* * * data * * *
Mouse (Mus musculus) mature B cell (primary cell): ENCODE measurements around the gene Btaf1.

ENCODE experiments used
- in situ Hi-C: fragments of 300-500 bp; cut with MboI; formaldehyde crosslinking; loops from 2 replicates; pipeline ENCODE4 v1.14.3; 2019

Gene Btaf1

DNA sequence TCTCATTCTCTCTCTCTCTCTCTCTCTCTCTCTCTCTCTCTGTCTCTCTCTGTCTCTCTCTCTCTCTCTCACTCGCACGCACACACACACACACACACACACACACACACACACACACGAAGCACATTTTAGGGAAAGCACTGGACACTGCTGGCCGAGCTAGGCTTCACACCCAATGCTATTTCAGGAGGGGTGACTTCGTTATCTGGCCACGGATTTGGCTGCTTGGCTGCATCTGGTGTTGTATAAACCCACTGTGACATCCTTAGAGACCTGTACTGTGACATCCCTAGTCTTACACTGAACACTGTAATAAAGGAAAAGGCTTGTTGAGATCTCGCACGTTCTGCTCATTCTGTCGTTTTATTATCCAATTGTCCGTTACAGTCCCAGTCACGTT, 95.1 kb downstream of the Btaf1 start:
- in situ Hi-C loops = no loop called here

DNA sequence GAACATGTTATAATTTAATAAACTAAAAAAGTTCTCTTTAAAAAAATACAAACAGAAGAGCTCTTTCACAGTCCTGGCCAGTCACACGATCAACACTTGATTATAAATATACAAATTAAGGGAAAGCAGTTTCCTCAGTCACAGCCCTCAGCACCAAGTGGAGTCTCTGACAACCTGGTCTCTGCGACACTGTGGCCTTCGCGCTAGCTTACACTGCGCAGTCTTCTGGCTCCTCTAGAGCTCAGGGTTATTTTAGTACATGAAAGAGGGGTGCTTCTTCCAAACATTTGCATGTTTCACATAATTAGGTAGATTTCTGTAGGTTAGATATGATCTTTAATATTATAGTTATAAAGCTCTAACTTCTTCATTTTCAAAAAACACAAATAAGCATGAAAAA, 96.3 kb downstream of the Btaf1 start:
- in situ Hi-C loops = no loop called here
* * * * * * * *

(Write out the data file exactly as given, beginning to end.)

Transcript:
Mouse (Mus musculus) mature B cell (primary cell): ENCODE measurements around the gene Btaf1.

ENCODE experiments used
- in situ Hi-C: fragments of 300-500 bp; cut with MboI; formaldehyde crosslinking; loops from 2 replicates; pipeline ENCODE4 v1.14.3; 2019

Gene Btaf1

DNA sequence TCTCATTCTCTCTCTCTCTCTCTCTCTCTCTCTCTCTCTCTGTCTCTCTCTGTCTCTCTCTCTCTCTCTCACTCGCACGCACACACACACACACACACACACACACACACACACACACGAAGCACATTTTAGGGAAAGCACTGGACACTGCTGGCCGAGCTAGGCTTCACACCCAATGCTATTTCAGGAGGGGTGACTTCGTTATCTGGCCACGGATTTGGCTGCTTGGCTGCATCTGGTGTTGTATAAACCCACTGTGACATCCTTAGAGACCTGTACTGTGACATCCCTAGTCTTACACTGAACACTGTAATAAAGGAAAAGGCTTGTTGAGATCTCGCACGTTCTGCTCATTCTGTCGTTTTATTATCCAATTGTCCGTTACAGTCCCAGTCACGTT, 95.1 kb downstream of the Btaf1 start:
- in situ Hi-C loops = no loop called here

DNA sequence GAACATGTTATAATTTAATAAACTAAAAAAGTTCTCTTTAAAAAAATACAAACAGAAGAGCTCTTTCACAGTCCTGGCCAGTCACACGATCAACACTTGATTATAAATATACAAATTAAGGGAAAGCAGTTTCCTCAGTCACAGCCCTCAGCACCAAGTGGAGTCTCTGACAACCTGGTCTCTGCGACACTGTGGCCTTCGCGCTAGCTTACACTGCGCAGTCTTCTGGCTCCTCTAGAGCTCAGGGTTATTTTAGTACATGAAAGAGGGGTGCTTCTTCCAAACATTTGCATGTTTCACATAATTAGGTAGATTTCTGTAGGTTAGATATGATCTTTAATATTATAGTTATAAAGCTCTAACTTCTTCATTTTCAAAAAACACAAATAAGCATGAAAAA, 96.3 kb downstream of the Btaf1 start:
- in situ Hi-C loops = no loop called here